The main benefit of this approach is that the resulting confidence score represents the probability that the model is correct given the training data that it has seen. Also, unlike the calibration approach, it does not require a set of annotated test data to use for calibrating the scores. The main downside is that it is computationally expensive; the model needs to be run a bunch of times to get the score instead of just once.
An Example of Using Dropout for Sentiment Analysis
To illustrate the above approach of using dropout in practice, I downloaded HuggingFace’s most popular model trained for sentiment analysis: distilbert-base-uncased-finetuned-sst-2-english. This is HuggingFace’s own DistilBERT model fine-tuned on the SST-2 dataset. The model is trained to predict a score for two classes, “positive” and “negative”, and the training data is snippets of movie reviews taken from the Rotten Tomatoes website. Here’s one example of a sentence from the training set:
The film overcomes the regular minefield of coming-of-age cliches with potent doses of honesty and sensitivity .
Now, let’s try the model on a sentence that is in-distribution to the training data. Something like this:
I tried to watch the movie in its three-hour entirety, but I was overwhelmed by the desire to turn it off and go to sleep.
Running the model on the above text returns a prediction of “negative” with a score of 0.9993. Now, I will turn on dropout layers in the model, and run the model on the same text 50 times. After averaging the results, I get the same prediction with a score of 0.9916 and when I compute the variance of the predictions I get a variance of 0.0000001, which tells me that all the runs of the model produced almost identical predictions; this means the model is very certain. Now, let’s try another text input to the model which is a different type of data that the model is unlikely to have ever seen anything similar to, i.e. out-of-distribution data. In the world of customer service, here is a typical message one might get from a customer:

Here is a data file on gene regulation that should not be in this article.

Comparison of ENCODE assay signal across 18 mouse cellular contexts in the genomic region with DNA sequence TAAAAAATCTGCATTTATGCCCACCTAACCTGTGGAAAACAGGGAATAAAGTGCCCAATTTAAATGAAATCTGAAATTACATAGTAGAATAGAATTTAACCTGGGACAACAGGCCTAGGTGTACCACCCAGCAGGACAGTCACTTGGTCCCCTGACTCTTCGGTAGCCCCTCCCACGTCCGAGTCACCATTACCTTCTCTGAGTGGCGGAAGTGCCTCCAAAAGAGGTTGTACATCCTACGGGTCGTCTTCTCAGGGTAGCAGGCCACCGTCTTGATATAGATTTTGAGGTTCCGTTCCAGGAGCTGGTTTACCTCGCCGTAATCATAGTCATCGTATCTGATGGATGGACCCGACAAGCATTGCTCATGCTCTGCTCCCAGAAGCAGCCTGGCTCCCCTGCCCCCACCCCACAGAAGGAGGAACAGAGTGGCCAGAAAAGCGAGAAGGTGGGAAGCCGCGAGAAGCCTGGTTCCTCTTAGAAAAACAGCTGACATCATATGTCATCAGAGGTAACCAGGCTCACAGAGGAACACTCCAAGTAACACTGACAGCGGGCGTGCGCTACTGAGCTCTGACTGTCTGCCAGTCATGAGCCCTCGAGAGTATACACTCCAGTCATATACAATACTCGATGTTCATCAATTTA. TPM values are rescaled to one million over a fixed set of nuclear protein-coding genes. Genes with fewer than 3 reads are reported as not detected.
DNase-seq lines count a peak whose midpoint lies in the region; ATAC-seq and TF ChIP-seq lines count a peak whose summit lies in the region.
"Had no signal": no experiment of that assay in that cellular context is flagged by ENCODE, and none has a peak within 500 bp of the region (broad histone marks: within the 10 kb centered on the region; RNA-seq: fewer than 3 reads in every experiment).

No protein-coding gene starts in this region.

Hello. I am trying to change the email address associated with my account and am having trouble finding the correct way to do this. I would really appreciate some help, and it would be exceptionally great if someone could call me to get this sorted out. - Richard
When we give this to the model, it predicts “positive” with a score of 0.9518. But after turning on dropout and averaging over 50 runs, we get “positive” with a score of 0.656, significantly lower than the out-of-the-box model. The variance of the predictions is 0.127 - approximately one million times higher than the variance for the previous text we tried! This means that the model is extremely uncertain about its prediction - in fact out of the 50 runs of the model, 16 of those times it predicted “negative”.
In this case, since the DistilBERT model is so efficient (it averaged around 14 milliseconds per prediction on my laptop - without any GPU processing), even running it 50 times still takes less than a full second.
These two methods that we discussed above are probably the most popular approaches to gaining a more realistic “confidence” score from a deep neural network than what is provided by default. Temperature scaling is probably the most appropriate in applications where runtime is important and where data is available for calibration after training. The dropout approach, though, has been shown to be generally more effective, especially in the domain of text classification, and can be useful for other things besides for just a refined confidence value. For instance, computing the uncertainty of the model on a set of unlabeled data could show which data is most useful to be annotated and added to the training set.
At Y Meadows, we expect the confidence associated with a message’s intent to be informative to the user’s decision of how to handle it. As an example, they may want to confirm certain actions with a human agent if the intent prediction is below a threshold confidence value. For that, it is important that the confidence given by our model be intuitive and easy to understand.